Introductory Guide to Using & Maximizing Microsoft Power Apps
Image Source:
Power Apps
Sep 19, 2023 1:00 PM

Introductory Guide to Using & Maximizing Microsoft Power Apps

by HubSite 365 about Timo Pertilä (Forward Forever) [MVP]

Power Platform Consultant, Microsoft Business Applications MVP

Citizen DeveloperPower AppsLearning Selection

Improve your Microsoft Power Apps with expert advice: maximize efficiency, improve maintainability, and use specific techniques for smarter results.

Summarized Blog Content

The blog post by Timo Pertilä is an insightful discussion about some common patterns seen in first and second Power Apps made by developers. These are tips and tricks one learns from examining others' work, often revealing new methods, and strategies of accomplishing tasks better in Power Apps.

  • The author talks about the misuse of LookUp commands, where developers often unnecessarily repeat the LookUp function giving redundancy in the code.

  • Next, he discusses the redundant use of variables to check whether a line on the form is being viewed, edited or created. The form status can be directly checked from the form itself.

  • The article then moves on to the topic of variables in Power Apps, highlighting the differences and use-cases of global and local variables. Global variables, while easy to use, are performance-heavy and should be used only when necessary.

  • You shouldn't group controls due to the problems that it can cause when trying to modify them. Instead, Pertilä recommends using containers for easier management.

  • Another discussed issue is the repetition of control, especially in navigation. Navigation is best implemented as a gallery, and if used on several screens, should be implemented as a component.

  • The author then talks about redundancies in code due to duplications in multiple places without a significant reason.

  • Lastly, the blog post discussed the issues with dependencies between screens, which can complicate optimization and potentially causing unusual situations.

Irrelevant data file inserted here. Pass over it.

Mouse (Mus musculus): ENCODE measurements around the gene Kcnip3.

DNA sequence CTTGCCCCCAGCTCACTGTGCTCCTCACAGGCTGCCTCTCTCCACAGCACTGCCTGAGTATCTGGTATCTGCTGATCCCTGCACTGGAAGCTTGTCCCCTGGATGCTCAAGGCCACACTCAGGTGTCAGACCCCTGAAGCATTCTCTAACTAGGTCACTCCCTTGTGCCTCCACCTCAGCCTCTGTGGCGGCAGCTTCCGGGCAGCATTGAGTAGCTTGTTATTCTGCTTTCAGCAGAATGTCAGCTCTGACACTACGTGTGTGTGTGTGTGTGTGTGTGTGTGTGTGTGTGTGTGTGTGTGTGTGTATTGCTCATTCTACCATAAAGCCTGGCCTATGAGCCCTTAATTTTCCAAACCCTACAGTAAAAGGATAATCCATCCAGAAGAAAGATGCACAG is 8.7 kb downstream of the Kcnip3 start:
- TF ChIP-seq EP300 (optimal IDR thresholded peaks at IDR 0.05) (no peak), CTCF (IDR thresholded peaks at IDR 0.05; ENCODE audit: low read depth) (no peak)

Main Takeaways

Understanding the potential pitfalls and inefficient design choices is crucial in creating high-quality Power Apps. Efficient use of LookUp commands, smart management of variables, effective usage of groups and containers, reducing repetition of controls and unnecessary code, and cautious management of dependencies between screens are the key areas to focus on. More efficient, maintainable and elegant solutions lie in the adoption of recommended practices, contributing to a better user experience and performance of the apps.


Read the full article That very first Power Apps

Learn about That very first Power Apps

The blog reviews the usage of Power Apps, focusing on the frequent implementation mistakes identified in many beginner's first and second Power Apps. These common errors are not due to stupidity but inefficiency, which could be rectified to make Power Apps usage more effective and elegant.

One such inefficiency highlighted is the unnecessary use of LookUp commands. Developers often use the LookUp function to fetch already available customer data, which is inefficient and quite redundant. Instead of using a formula such as LookUp(Accounts, 'Account Name' = galAccounts.Selected.'Account Name').'Account Number', the author recommends using simpler references like galAccounts.Selected.'Account Number'.

  • The author suggests that developers need to understand that all the data in the gallery row is easily referenced, and repeated fetching of the same is wasteful. Problems occur when a gallery or variable doesn’t have a value for all fields in the row, leading developers to fetch the data again.
  • The reason why there may be missing values in the rows is usually the optimization performed by the platform. It reads that the field, not required, is thus not included while fetching information. In such cases, the advisable action would be to adjust optimization settings so that all fields are always included in the result set.
  • In addition to this, the author points out that unnecessary LookUp functions can also be eliminated using the With function. This function can streamline data requests by reducing redundant lookups.

To learn more about this topic, readers are advised to explore more Power Apps exercises and practice projects to fully understand common mistakes and the most efficient solutions.


More links on about That very first Power Apps

First, FirstN, Index, Last, and LastN functions in Power Apps
Feb 22, 2023 — The FirstN function returns the first set of records of a table; the second argument specifies the number of records to return. The Last ...
PowerApps Tutorial: How to build your first Power App
Mar 18, 2021 — So firstly open and signup in PowerApps studio as depicted in below screen. Click on the new menu. Here you can select the layout template and ...
PowerApps First, FirstN, Last, and LastN function with ...
Mar 16, 2021 — PowerApps FirstN is a function that helps to return the first set of records of a table whereas the second argument defines the number of ...


Microsoft specialist, Microsoft certified professional, Microsoft certified expert, Microsoft solutions expert, Microsoft technology expert